Doctor of Philosophy (PhD)
Physics and Astronomy
In 2009, physicists at the National Institute of Standards and Technology in Colorado, Boulder developed what could arguable be called the first rudimentary quantum computer . The past decade has seen unprecedented improvements in quantum information science culminating in the demonstration of quantum supremacy --- that quantum computers can solve problems that are impractical to be solved on the best supercomputers . This remarkable progress necessitates the development of techniques to characterize the quantum devices that are being developed. In my thesis, I will focus on such devices that manipulate and detect light.
In Chapter 1, I will introduce the reader to the historical underpinnings of the study of light. After surveying the history of light since time immemorial, I will delve into the developments in the study of light in the 19th and the early 20th century. I will then present a brief introduction to quantum mechanics. I end this chapter by demonstrating how light is quantized.
In Chapter 2, I will introduce the various tools necessary to delve into this dissertation. After defining quadrature operators and Wigner functions, I will introduce various states of light used in this thesis. I will then discuss how the evolution, as well as detection of quantum optical states, are modelled. I will then present the formalism of Gaussian quantum information that simplifies the manipulation of certain states of light. Finally, I will briefly talk about quantum metrology and show its advantage in phase estimation.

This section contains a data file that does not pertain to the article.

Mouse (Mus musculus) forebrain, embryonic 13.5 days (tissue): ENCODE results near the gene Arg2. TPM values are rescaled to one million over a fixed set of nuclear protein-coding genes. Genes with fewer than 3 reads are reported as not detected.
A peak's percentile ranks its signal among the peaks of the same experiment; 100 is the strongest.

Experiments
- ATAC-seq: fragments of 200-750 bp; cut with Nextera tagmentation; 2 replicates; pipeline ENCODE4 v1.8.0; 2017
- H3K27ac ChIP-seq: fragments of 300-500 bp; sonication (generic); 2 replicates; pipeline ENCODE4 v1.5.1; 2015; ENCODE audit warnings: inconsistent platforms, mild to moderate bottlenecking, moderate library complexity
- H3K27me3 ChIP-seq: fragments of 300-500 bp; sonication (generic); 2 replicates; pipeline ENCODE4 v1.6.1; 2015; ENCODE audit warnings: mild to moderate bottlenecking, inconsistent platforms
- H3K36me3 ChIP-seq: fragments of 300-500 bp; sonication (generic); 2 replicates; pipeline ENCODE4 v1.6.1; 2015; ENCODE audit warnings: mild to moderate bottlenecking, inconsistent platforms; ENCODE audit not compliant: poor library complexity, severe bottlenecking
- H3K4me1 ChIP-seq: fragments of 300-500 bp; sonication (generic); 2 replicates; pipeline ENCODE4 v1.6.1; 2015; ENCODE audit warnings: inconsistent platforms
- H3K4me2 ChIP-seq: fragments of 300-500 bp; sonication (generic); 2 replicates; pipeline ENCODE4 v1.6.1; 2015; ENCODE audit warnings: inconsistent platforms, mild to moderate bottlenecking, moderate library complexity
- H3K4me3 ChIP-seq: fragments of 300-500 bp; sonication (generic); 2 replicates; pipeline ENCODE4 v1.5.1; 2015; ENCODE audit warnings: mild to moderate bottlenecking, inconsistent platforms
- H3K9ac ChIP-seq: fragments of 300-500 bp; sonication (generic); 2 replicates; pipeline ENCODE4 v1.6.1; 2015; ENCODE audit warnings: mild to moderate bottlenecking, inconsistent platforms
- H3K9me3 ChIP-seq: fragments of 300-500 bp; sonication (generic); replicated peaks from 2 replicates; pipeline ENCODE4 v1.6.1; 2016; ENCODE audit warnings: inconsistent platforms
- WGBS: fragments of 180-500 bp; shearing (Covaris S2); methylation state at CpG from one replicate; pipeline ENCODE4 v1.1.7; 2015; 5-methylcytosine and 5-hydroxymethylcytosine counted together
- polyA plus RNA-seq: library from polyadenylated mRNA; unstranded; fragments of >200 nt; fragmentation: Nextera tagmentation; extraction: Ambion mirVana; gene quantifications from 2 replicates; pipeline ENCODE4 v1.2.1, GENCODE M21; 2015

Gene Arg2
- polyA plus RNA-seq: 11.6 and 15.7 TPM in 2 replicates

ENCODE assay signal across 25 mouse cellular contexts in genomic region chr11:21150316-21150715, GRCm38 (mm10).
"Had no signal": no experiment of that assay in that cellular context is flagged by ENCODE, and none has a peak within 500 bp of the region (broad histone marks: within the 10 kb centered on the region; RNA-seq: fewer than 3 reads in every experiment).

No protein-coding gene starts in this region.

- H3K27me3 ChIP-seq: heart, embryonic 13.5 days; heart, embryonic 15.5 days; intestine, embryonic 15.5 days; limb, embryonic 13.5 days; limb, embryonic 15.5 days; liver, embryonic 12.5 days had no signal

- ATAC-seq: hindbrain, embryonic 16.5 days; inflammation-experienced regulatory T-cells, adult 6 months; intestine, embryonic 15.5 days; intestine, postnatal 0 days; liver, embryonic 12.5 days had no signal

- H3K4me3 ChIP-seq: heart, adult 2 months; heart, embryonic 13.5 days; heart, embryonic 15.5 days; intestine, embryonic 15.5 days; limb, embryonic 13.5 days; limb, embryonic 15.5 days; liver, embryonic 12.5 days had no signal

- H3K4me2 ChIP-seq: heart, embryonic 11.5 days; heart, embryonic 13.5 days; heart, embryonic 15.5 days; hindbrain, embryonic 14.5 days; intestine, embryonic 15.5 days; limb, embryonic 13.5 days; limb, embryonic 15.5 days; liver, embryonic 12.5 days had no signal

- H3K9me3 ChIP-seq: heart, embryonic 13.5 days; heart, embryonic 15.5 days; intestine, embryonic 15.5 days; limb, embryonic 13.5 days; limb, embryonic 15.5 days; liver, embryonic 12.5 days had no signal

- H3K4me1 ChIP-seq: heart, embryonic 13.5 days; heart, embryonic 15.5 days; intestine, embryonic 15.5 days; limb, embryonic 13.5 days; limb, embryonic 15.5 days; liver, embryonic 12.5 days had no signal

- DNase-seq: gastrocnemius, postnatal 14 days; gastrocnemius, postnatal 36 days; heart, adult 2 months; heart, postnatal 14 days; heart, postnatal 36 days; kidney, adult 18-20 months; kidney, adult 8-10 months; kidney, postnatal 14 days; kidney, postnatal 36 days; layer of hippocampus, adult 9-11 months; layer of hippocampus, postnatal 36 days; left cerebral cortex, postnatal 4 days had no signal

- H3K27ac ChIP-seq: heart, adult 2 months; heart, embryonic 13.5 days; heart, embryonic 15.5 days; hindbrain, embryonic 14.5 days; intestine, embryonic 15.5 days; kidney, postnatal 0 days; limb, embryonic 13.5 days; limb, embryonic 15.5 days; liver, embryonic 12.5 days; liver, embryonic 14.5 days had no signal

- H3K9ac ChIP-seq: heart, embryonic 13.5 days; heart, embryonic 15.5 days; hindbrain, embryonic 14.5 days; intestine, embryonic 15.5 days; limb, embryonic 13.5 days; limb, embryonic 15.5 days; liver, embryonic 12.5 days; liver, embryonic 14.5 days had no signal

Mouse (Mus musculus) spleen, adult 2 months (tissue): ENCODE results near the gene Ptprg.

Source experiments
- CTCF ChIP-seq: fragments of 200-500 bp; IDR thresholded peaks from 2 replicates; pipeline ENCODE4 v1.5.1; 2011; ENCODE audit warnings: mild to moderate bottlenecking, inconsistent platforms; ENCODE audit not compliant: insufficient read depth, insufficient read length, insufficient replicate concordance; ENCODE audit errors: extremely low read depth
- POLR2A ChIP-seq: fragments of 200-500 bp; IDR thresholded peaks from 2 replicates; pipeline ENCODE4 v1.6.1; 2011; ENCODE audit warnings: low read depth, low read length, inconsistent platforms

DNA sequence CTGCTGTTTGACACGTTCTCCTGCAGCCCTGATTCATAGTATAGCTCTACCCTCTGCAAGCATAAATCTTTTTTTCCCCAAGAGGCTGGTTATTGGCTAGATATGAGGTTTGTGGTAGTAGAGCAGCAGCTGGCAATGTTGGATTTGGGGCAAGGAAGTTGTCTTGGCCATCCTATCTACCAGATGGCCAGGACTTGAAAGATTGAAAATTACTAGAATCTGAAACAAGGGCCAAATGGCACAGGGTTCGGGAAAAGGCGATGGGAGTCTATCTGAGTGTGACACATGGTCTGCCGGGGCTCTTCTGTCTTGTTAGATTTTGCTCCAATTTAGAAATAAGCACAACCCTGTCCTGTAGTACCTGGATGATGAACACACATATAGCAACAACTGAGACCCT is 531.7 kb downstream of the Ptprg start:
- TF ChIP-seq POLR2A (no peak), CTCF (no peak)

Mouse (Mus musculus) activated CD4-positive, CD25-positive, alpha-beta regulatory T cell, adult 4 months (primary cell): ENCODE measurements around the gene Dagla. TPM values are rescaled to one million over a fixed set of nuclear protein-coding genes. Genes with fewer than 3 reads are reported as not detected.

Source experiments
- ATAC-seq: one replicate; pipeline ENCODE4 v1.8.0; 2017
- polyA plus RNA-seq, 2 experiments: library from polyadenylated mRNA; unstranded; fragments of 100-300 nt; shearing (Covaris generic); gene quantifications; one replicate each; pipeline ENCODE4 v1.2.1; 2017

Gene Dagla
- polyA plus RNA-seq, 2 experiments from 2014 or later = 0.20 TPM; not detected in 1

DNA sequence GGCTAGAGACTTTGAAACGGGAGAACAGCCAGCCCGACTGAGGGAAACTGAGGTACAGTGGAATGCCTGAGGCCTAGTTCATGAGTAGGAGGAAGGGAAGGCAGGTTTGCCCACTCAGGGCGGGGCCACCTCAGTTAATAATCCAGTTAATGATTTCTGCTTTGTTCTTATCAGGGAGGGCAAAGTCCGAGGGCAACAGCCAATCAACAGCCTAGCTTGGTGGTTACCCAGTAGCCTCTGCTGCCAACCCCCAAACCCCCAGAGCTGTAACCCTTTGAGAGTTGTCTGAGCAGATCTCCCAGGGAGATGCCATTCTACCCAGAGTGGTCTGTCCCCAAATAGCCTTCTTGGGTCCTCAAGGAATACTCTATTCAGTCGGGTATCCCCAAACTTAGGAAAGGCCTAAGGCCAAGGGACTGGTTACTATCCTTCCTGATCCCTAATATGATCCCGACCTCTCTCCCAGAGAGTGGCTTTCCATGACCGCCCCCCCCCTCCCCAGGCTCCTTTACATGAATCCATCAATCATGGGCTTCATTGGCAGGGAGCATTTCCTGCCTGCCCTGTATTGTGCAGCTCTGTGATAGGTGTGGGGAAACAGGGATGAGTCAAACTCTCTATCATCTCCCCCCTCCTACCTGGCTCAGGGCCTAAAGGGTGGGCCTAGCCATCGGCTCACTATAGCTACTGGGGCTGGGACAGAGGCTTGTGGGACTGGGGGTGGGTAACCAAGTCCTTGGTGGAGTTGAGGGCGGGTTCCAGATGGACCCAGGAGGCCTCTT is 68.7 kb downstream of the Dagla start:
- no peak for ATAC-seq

In Chapter 3, I will introduce a method to characterize linear and quadratically nonlinear optical systems. After motivating the need for this work, I will introduce the modifications necessary to the standard Mach-Zehnder interferometer in order to characterize optical systems with it. I will then show how to characterize linear optical systems with coherent probes. I will also show that this scheme is shot-noise limited. I will then show that by using single photons in addition, we can characterize quadratically nonlinear optical systems. Finally, I will show that no advantage is gained in sensitivity by using squeezed light along with coherent light as probes.
In Chapter 4, I will introduce a method to characterize photodetectors. This is done by developing an experimental method to find the Wigner functions of the POVM set corresponding to a photodetector. After motivating the necessity of this work as well as describing the proposed experimental setup, I will show how this scheme can be used to characterize a photon-number-resolving detector. I will then show that if we have some prior knowledge of the detector then it can drastically reduce the resource requirement of characterizing the detector. Finally, I will make the characterization robust against experimental noise by using tools from convex quadratic optimization.
At last, I summarize my conclusions in Chapter 5.
Valson Jacob, Kevin, "On Characterizing Quantum Processes and Detectors" (2020). LSU Doctoral Dissertations. 5221.